The fifth round of NAFTA talks resumed Wednesday in Mexico City without the presence of trade ministers, after they held “substantial” discussions at an Asia-Pacific Economic Cooperation gathering in Vietnam last week, according to a joint statement.
It is the first time Chrystia Freeland, Robert Lighthizer, and Ildefonso Guajardo have not shown up in five negotiating rounds.
The first two days were set to focus on the issues of textiles, labor and intellectual property. Other topics to be discussed in the round scheduled to end November 21 are e-commerce and telecommunications.
There are 28 negotiating areas in total, with the most contentious U.S. demands being on dairy, automotive content, dispute panels, government procurement and the five-year sunset clause.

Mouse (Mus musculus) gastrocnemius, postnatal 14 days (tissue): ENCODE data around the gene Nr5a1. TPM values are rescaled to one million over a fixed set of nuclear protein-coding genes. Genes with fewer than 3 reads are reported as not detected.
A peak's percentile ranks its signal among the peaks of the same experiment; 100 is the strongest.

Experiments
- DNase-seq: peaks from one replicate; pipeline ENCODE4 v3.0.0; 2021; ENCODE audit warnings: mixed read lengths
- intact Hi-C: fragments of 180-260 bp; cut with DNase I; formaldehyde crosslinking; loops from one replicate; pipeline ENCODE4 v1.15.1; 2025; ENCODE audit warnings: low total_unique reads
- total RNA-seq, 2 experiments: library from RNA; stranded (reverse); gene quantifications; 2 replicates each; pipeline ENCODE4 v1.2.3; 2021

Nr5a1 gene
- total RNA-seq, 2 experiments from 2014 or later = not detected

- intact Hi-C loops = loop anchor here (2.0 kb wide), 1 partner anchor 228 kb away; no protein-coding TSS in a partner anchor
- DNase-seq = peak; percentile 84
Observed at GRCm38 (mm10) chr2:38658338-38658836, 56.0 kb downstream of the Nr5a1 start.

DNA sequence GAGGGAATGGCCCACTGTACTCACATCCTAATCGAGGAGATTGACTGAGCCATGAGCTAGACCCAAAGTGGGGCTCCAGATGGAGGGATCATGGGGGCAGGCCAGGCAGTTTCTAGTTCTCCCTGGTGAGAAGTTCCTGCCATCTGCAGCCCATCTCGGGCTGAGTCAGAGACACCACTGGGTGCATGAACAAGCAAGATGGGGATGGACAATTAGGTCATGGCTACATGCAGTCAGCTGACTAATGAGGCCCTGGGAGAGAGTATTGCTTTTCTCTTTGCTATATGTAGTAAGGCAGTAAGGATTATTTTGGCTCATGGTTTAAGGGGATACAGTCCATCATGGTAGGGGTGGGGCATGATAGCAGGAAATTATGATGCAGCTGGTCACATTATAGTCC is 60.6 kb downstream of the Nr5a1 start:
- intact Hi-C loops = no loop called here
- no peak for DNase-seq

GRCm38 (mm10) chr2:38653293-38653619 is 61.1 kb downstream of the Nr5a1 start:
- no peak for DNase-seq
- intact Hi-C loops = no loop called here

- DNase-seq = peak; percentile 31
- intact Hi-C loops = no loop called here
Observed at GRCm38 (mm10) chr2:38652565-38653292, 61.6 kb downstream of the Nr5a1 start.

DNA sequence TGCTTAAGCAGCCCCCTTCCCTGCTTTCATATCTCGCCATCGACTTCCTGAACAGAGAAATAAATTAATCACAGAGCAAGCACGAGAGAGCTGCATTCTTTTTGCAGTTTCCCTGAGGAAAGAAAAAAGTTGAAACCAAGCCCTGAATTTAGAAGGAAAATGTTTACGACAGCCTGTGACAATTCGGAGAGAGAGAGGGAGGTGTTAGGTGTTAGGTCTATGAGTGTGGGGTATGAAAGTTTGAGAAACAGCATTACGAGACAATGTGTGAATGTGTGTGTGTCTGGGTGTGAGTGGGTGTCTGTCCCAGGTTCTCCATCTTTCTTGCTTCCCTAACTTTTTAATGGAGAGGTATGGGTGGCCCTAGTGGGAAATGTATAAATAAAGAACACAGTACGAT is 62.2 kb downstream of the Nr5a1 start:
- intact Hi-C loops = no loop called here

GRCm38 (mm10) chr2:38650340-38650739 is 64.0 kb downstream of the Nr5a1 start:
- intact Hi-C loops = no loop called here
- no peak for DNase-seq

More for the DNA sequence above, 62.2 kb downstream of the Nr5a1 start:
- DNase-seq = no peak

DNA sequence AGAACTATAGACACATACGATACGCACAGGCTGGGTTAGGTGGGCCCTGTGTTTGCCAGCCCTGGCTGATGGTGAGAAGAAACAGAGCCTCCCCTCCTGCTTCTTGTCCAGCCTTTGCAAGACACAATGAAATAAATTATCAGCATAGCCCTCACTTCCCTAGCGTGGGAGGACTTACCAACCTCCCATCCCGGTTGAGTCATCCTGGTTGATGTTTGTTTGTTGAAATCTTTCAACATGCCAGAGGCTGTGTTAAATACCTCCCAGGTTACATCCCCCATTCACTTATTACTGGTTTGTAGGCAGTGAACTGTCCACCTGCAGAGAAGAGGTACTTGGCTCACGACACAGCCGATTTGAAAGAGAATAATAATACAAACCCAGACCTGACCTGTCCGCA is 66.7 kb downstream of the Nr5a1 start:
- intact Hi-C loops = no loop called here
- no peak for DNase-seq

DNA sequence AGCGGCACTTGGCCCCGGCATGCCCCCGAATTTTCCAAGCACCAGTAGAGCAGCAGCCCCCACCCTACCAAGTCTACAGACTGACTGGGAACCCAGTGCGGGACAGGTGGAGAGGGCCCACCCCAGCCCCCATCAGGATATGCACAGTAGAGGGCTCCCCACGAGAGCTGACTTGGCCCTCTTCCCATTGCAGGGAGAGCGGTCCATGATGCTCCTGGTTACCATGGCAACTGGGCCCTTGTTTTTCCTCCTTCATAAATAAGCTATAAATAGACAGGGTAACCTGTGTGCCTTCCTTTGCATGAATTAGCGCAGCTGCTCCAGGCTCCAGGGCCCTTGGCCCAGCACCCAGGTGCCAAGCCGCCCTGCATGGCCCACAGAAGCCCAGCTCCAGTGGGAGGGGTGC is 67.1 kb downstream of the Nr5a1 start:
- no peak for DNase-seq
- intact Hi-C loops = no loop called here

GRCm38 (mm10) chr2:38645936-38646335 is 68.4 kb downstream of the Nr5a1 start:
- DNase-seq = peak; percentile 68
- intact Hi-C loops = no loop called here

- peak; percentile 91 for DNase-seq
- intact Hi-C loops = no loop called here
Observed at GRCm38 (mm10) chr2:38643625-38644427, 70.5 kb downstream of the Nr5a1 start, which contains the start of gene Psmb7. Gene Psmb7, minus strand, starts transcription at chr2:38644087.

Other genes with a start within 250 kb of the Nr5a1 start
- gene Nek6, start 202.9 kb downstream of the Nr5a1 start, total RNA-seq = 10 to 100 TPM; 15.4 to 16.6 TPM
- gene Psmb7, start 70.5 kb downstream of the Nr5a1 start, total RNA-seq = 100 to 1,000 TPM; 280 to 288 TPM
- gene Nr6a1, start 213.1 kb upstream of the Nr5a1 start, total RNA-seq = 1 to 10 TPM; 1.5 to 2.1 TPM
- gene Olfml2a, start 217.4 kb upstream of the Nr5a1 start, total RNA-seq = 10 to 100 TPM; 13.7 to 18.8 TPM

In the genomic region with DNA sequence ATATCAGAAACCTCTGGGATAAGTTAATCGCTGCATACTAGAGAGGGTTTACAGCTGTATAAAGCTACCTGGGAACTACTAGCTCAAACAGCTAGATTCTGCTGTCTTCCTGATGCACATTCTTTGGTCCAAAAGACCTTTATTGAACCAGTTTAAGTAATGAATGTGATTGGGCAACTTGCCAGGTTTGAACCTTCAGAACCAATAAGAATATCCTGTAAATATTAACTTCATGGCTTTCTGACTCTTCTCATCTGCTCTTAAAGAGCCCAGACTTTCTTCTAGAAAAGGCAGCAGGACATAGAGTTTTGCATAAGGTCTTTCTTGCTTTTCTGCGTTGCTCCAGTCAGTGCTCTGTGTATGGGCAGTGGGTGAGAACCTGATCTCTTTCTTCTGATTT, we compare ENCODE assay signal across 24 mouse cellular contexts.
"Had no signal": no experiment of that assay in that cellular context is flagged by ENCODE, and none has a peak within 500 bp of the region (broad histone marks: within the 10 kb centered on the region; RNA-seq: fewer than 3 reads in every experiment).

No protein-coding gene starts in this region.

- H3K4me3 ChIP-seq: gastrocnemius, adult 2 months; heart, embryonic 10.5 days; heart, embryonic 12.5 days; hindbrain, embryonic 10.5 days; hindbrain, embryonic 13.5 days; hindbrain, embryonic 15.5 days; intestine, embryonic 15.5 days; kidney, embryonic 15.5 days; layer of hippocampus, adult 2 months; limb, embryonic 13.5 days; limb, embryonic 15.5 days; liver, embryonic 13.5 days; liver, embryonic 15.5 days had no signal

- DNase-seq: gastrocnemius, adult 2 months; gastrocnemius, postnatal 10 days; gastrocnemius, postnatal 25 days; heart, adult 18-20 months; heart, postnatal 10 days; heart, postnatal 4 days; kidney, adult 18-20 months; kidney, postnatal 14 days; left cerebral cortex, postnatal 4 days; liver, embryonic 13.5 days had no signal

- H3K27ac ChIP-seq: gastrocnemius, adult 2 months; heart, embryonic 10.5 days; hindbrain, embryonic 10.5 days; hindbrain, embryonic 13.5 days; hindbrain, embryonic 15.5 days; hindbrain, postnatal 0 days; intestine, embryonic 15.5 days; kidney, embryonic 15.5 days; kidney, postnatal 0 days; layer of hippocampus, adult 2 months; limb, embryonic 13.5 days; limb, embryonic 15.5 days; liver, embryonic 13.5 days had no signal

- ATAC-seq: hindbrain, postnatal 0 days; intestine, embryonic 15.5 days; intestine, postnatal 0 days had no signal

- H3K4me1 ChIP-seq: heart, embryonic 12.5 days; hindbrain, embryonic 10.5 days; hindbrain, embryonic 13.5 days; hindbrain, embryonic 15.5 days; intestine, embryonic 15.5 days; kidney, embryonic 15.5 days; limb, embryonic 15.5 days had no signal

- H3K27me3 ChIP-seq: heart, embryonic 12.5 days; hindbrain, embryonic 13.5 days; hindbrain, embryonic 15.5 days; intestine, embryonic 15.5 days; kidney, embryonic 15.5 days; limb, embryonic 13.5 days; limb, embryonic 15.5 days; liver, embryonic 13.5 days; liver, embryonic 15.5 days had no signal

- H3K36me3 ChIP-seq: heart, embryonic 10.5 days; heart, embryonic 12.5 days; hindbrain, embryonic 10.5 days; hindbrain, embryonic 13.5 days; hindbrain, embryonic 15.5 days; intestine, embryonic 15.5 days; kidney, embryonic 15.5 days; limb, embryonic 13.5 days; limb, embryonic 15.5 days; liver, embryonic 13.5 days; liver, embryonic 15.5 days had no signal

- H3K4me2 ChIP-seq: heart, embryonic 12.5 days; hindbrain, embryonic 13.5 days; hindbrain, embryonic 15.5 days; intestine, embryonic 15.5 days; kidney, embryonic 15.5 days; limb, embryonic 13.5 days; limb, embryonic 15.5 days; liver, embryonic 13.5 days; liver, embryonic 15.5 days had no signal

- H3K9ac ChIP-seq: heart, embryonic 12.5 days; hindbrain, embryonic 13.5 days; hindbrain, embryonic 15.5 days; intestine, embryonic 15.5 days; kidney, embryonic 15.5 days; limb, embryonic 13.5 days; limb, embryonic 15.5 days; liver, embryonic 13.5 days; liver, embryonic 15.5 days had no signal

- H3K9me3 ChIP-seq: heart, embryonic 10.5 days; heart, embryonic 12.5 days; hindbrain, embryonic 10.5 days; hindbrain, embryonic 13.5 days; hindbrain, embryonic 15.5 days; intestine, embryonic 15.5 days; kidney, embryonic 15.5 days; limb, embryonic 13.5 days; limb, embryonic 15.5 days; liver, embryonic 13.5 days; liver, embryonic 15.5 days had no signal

Lawmakers reject rules of origin proposal
A bipartisan group of more than 70 members of the U.S. House of Representatives urged the Trump administration on Wednesday not to boost current production requirements on vehicle content for autos produced in the region under the North American Free Trade Agreement, Reuters reported citing an internal letter.
The House members include many from auto-producing states such as Representative Mark Sanford of South Carolina, Steve Cohen of Tennessee, Mike Bishop of Michigan and Terri Sewell of Alabama.
Lawmakers argued the measure “would eliminate the competitive advantages provided to the U.S. auto industry under the current NAFTA rules – or lead to rejection by Canada and Mexico and the end of the agreement”.
“Either outcome would adversely affect the U.S. auto industry - reducing sales, production, and exports and harming U.S. workers in the process,” says the document.